With the surge in infrastructure developments like NorthConnex and Metrolink North-West right on their doorstep, concerned Hornsby residents wanting to keep a track of their progress have banded together to form the Residents’ Infrastructure and Planning Alliance (RIPA).
“It started because a number of community groups were concerned about the growing number of developments in Hornsby Shire,” said spokesperson Jacqui Goddard, a former architect with a background in historic buildings.
“Each group was fighting individual spot fires, and inappropriate development was continuing unchecked. Road congestion, safety, school overcrowding, pressure on amenities and loss of rural lands came up repeatedly.”
She said that while planning for future communities is to be applauded, “it cannot be achieved by listening only to developers and failing to consult the present community. Ignoring communities is unacceptable.”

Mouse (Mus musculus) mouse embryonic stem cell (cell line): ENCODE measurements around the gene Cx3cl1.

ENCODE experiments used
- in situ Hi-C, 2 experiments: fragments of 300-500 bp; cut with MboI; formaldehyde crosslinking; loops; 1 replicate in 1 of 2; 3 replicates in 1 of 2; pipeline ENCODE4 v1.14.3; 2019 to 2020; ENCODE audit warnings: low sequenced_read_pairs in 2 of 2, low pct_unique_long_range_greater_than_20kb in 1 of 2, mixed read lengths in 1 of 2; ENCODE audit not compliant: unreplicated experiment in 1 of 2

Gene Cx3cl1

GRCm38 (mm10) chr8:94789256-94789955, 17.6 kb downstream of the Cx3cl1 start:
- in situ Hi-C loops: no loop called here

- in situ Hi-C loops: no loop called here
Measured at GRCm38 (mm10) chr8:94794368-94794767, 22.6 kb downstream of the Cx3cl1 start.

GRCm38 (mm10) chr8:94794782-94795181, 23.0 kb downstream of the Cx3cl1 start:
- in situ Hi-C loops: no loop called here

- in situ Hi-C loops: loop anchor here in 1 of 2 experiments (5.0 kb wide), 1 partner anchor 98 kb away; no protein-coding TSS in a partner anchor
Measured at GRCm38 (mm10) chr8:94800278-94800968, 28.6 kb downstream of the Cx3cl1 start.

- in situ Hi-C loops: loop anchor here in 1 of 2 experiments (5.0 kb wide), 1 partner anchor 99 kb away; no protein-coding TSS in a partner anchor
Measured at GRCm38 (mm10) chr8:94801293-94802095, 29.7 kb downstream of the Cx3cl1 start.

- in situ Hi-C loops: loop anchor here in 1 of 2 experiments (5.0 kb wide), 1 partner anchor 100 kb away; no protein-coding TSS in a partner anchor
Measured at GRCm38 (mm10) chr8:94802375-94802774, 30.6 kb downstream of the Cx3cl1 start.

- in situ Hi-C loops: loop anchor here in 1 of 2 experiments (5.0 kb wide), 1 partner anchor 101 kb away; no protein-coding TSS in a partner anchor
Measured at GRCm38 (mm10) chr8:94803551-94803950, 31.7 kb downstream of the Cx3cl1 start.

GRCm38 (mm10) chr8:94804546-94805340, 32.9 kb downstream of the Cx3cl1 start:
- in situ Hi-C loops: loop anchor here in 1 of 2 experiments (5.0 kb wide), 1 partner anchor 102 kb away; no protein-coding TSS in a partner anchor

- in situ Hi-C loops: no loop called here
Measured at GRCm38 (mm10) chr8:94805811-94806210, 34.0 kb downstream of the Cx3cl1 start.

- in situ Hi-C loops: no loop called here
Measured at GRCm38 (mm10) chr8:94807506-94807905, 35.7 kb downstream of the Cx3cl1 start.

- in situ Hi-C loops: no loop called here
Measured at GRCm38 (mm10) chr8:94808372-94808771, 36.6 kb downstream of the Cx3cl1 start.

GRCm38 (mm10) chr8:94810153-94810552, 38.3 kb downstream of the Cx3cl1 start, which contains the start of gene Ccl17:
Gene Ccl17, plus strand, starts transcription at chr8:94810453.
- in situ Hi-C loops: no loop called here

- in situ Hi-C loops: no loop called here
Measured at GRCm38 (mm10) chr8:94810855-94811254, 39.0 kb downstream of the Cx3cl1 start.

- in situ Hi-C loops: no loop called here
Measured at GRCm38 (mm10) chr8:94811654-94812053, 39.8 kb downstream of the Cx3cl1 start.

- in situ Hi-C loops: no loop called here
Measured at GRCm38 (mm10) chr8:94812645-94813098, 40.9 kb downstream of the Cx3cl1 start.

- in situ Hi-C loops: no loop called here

RIPA cites the example of government assurances that initiatives like Metrolink North-West and NorthConnex, designed to alleviate congestion, whilst also announcing urban consolidation measures to increase population densities, as the sort of issues the Alliance will tackle.
Goddard said: “Any benefit to traffic that a Metro may offer to areas such as Cherrybrook will be quickly negated by increased population particularly along arteries such as Castle Hill and New Line Roads. NorthConnex will have little effect on these roads and for areas like Beecroft and Cheltenham the metro offers no benefit.”
RIPA plans to have its sizeable voice heard – nine groups representing around 5,500 people – by setting up meetings with politicians and government departments on specific issues, as well as submission writing and Q and A forums. Community groups wanting to be involved should contact firstname.lastname@example.org.